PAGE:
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"From one heap to another" by Maura Hehir

From one heap to another

after Brian Eno

In the spring, I scatter normal instruments

in secret locations.

The road home is formless, crowded; I weave

carefully through an out-of-sync marching band, whose feet


get stuck in the gooey, gluey mud. Not mine;

the trick is to never lower your soles down. Never touch and

you won’t adhere. Time for a drink, is it?

To be unafraid of the middle—now that’s cause for celebration,

the director says. Handing me an ice-cold

glass of something sweet. But I let it fall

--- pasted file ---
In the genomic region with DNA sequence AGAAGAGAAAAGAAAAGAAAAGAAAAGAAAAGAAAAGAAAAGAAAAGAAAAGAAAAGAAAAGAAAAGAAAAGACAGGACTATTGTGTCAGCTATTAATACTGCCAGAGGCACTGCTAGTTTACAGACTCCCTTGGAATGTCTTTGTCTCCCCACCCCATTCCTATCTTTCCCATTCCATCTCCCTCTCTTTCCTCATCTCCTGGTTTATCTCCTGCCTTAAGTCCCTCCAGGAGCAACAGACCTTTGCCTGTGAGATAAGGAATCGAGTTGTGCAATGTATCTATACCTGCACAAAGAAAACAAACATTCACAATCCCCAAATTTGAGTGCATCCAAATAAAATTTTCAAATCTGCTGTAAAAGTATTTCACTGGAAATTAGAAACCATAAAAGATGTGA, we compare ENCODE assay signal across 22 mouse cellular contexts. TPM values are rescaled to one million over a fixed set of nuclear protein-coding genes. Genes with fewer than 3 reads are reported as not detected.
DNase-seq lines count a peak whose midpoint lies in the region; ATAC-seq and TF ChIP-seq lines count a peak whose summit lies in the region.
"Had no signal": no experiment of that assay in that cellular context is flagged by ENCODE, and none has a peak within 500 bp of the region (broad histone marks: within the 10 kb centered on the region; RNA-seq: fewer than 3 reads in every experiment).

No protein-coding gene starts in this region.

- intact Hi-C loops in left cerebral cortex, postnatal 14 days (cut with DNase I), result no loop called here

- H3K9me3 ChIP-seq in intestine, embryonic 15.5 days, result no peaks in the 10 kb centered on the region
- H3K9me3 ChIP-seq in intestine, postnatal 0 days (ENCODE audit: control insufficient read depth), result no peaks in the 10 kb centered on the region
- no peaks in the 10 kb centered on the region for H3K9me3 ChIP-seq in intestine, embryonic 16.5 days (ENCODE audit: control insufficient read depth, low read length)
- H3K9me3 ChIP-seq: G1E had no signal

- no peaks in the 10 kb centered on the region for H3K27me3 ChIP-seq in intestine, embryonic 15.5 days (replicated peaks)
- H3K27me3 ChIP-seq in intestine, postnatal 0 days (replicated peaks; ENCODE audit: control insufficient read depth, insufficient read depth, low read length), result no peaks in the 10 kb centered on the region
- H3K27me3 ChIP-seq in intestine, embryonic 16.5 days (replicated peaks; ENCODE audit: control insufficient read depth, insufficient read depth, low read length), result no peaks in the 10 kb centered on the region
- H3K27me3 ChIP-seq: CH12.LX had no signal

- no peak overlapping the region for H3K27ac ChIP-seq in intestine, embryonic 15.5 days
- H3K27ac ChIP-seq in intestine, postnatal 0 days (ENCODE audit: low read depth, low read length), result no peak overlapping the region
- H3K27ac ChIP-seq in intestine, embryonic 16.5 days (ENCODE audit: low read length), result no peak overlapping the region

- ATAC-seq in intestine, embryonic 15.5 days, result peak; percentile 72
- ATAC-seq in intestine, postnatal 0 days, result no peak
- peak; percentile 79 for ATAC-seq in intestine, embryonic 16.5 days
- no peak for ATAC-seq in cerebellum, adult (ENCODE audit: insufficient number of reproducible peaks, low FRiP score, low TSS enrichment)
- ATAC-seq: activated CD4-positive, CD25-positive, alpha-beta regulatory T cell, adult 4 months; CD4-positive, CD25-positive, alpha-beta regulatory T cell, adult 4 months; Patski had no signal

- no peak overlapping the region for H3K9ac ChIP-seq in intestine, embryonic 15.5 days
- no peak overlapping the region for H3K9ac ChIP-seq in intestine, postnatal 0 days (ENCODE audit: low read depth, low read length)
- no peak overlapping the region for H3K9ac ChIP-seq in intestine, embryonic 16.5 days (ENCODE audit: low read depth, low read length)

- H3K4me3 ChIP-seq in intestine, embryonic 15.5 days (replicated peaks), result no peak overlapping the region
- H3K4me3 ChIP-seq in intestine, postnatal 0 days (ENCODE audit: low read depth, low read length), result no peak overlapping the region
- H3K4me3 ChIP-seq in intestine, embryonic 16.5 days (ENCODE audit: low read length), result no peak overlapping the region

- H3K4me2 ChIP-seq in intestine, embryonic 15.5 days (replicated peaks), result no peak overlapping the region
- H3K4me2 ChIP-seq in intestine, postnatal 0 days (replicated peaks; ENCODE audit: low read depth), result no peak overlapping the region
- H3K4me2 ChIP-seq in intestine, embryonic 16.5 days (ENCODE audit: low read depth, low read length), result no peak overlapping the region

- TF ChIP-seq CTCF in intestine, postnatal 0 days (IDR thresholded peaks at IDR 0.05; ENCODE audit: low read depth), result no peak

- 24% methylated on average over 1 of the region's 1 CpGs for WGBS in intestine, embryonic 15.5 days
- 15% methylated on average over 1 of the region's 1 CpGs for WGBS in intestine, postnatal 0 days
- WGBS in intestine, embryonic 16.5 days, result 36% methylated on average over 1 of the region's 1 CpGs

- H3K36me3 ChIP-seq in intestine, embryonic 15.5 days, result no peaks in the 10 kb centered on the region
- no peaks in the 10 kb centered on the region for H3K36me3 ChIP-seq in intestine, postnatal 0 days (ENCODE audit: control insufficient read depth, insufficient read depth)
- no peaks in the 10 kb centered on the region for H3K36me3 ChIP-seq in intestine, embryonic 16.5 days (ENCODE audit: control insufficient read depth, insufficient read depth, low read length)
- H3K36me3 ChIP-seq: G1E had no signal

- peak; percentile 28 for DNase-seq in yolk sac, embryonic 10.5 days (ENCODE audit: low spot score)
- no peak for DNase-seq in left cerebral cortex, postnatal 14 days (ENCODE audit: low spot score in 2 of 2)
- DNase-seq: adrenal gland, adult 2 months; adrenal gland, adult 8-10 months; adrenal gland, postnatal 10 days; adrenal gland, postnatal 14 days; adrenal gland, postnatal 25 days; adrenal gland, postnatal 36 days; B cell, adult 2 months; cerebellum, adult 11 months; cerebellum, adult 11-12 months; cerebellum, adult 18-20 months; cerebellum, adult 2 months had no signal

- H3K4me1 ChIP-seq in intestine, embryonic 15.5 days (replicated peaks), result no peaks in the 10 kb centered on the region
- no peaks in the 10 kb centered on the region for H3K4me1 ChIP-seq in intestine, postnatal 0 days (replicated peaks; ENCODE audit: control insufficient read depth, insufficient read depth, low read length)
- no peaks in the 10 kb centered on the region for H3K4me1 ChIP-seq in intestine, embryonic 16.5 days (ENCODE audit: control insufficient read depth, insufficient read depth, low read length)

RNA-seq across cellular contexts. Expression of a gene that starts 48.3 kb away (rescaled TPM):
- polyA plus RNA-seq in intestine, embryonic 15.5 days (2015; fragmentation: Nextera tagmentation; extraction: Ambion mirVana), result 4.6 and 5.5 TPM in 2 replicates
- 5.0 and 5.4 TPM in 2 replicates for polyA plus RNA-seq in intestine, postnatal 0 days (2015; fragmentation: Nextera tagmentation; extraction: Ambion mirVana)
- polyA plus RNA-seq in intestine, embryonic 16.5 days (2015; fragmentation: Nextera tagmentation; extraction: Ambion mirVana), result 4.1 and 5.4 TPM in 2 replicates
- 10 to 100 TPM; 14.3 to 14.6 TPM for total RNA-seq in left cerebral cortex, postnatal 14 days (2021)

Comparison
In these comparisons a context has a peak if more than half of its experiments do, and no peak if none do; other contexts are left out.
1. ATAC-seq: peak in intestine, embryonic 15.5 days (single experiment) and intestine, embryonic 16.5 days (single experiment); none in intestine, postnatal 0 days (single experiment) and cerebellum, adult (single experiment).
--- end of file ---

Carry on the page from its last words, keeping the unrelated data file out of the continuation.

on the technicolor turf and sprint away. My piece is off the board

—would anybody want it? The trumpet blurts wobbly

and faint behind the horizon line now. Fainter and gone. Yes,

I’ve learned to say no, but no, not yes. No more

path just one big directionless stretch under

the sun. At the center of a very small object.

Maura Hehir is a writer and teacher from New Jersey. She is a third-year MFA candidate in fiction at New Mexico State University and the Prose Editor of Puerto del Sol


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